World 101

World 101

The World is a standard smart contract that can be deployed by anyone. Creating a new World is akin to creating a new community computer or installing a new Operating System: it’s a brand new space for state and logic to be deployed by anyone on-chain — although you will probably be the first one to create resources in your new World!

When building with the Obelisk World framework, the first decision you need to make is whether your project requires a new World, or if you can build on an existing one. Here are some examples of situations you might find yourself in, and recommendations for which route to follow:

  • I am building a standalone proof of concept: start from a fresh World.
  • I am building a project on a new chain that has no World yet: start from a fresh World.
  • I am building features on top of an existing project, like a marketplace for an on-chain game or an aggregator for two AMMs deployed on the same world: build on the World with the application you would like to extend.
  • I want features that can only be installed by the root user / DAO of a World, and no World out there includes them: start from a fresh World.
  • I want to add new features to an application I have built before: build on the World where you initially deployed your application.

World Concepts

Resources and packages

A World contains resources. Currently, there exists three types of resources. More of them can be added by the root user of the World (if there is one), and future versions of Obelisk might include new default resources.

  1. Packages: a package is like a folder in a file system. They are used to group resources together for the purpose of making access-control less verbose. Currently, nested packages are not available in World framework. The filesystem is thus flat.
  2. Schema: a Schemas schema. Used to Schemas and retrieve data.
  3. System: a piece of logic, Schemasd as MoveVM bytecode. Systems have no state, and instead read and write to Schemas.

Each resource is contained within a package. You can think of the resources within a World as a filesystem:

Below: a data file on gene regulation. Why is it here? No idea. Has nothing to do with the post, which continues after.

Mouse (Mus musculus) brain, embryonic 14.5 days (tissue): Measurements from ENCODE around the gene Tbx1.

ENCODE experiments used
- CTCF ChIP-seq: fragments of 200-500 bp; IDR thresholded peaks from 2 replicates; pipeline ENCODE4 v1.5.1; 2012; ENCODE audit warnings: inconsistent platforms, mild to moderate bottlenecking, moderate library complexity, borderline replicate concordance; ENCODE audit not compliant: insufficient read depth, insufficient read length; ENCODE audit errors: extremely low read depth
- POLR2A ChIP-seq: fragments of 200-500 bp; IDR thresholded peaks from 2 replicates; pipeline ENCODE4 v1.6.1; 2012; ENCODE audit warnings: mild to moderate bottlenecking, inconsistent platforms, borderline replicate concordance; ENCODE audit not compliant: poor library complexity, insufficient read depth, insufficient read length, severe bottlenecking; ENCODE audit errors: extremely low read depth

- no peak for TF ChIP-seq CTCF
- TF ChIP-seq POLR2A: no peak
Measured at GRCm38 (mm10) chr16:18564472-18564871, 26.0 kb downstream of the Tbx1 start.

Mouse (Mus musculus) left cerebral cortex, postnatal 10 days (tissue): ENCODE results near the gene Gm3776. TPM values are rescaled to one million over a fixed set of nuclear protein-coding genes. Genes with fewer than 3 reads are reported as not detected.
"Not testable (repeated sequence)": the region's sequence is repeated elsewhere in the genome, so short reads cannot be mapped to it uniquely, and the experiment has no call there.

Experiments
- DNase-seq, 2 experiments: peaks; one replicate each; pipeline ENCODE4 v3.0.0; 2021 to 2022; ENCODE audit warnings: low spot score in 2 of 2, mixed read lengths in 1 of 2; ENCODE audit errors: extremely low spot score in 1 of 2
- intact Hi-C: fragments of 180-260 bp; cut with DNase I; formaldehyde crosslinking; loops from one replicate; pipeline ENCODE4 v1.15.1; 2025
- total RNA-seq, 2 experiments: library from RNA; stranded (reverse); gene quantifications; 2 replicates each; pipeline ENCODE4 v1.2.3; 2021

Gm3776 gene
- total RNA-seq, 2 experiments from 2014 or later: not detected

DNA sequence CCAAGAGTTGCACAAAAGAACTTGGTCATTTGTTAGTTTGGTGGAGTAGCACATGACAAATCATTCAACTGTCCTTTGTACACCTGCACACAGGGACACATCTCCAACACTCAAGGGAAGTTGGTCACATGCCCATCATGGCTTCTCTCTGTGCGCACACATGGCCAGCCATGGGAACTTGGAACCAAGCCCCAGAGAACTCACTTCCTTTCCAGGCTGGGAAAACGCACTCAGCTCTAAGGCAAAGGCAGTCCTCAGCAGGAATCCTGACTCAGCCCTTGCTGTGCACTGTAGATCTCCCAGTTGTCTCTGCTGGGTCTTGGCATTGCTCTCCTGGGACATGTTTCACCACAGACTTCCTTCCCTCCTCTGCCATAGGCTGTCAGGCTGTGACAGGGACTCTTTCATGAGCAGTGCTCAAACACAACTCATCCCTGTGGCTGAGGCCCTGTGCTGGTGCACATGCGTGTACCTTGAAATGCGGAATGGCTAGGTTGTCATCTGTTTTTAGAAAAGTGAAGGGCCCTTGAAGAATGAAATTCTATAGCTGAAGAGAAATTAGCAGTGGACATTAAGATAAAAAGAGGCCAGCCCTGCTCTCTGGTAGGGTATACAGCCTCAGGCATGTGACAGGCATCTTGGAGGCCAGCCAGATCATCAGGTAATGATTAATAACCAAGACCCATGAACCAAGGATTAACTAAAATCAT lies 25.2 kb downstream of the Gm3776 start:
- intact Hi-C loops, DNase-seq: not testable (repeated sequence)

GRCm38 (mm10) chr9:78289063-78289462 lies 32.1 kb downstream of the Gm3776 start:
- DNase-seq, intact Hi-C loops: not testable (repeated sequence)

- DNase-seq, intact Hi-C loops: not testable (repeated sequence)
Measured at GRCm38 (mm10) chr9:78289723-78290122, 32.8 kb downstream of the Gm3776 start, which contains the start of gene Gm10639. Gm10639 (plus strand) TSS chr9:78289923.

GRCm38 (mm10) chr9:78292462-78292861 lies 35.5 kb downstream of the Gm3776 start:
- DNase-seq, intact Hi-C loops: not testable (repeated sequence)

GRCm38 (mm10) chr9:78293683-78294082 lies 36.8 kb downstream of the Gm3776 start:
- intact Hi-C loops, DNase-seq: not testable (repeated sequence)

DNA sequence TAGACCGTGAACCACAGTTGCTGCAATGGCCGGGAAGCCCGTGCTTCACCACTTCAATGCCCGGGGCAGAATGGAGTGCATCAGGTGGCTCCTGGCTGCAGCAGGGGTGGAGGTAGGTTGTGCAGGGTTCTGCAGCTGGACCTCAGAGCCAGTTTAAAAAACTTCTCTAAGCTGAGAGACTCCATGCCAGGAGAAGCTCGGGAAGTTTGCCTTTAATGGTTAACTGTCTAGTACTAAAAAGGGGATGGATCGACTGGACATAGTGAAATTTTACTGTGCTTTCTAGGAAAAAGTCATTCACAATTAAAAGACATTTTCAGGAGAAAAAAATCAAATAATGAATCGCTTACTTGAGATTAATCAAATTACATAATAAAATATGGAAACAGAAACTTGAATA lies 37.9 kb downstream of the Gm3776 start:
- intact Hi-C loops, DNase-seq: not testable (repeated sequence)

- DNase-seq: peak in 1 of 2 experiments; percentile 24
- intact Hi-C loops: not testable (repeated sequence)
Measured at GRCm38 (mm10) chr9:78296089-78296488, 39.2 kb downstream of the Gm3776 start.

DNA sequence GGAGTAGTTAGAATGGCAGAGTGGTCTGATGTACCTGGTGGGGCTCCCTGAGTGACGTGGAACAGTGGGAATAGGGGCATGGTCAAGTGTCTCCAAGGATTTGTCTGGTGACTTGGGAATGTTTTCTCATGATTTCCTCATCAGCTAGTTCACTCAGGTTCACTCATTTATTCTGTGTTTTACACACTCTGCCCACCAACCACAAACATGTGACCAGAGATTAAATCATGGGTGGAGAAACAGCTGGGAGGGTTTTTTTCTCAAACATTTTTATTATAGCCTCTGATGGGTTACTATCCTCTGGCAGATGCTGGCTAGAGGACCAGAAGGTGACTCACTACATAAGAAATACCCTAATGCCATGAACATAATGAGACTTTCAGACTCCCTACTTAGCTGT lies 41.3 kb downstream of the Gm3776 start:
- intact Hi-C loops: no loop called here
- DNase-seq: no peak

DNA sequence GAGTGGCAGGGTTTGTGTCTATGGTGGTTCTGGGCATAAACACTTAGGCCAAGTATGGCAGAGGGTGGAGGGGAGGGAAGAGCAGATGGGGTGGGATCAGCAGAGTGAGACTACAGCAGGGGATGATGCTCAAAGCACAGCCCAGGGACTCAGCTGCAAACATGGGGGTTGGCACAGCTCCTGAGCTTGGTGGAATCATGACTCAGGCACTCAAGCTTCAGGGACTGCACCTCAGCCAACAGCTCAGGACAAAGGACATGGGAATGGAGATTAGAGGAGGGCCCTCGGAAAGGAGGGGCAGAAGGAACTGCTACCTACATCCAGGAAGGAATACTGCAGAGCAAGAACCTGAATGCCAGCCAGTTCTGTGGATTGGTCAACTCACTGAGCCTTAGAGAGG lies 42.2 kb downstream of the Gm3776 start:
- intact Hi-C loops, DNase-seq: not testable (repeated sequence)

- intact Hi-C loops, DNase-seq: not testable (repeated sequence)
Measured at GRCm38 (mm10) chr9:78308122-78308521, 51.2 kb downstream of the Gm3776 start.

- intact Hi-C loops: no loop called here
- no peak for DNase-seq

|-- Obeliskswap <- Package
    | Balance <- schema
    | Pool <- schema
    | Transfer <- System
|-- Tetris <- Package
    | Board <- schema
    | Move <- System
    | Drop <- System
    | Score <- schema
    | Win <- System

The organization of resources within packages is used for two different features of Obelisk:

  1. Access control: resources in a package have “write” access to the other resources within their package. Currently, having write access only matters for systems interacting with Schemas: it means these systems can create and edit records within those Schemas.

  2. Synchronization of state: Obelisk clients can decide which packages they synchronize. Synchronization means different things depending on the resource type:

    • Synchronizing a Schema means downloading and keeping track of all changes to records found within the schema. As an example, synchronizing a Balanceschema would mean keeping track of the balances of all addresses within that schema.
    • Synchronizing a System means downloading its MoveVM bytecode from the chain, and in a future version of Obelisk, being able to execute these systems optimistically client side. As an example, this would allow clients to immediately predict the likely outcome of an on-chain action without relying on external nodes or services like Tenderly to simulate the outcome.

A note on managing packages and resources: In most basic cases, you don’t need to worry about packages and access control while building your application with World (regardless of whether you are deploying a new World or building on an existing one). If your project was generated from the Obelisk templates using pnpm create Obelisk/yarn create Obelisk/Obelisk create, it will use the schemagen tool from the Obelisk CLI to generate libraries for Schemas, and the deploy tool to deploy the resources into the World. package access will be done for you: systems will be able to write to all your Schemas out-of-the-box. You just need to decide which package you will build your application in!


Systems are stateless pieces of logic executed on the World, represented as a resource within a package. They are written in Move and compile to the MoveVM like regular smart contracts. You can think of them as SQL functions acting your SQL database (Schemas in this case). Systems read and Schemas their state on the World's Schemas. These storage access are abstracted via the libraries generated with schemagen. You can learn more about schemagen in the Schemas doc.

Reading and writing to the state in a system:

// SPDX-License-Identifier: MIT
module Counter::counter_system {
    use Counter::world::World;
    use Counter::counter_schema;
    public entry fun inc(world: &mut World){
        let value = counter_schema::get(world) + 1;


Schemas are a type of resource, just like systems, and they are installed on the World at runtime. You can define them in your Obelisk config and they will automatically be registered by the deployer. The state of each schema is represented withtin the storage of the World contract.

Getting started with World

Coming soon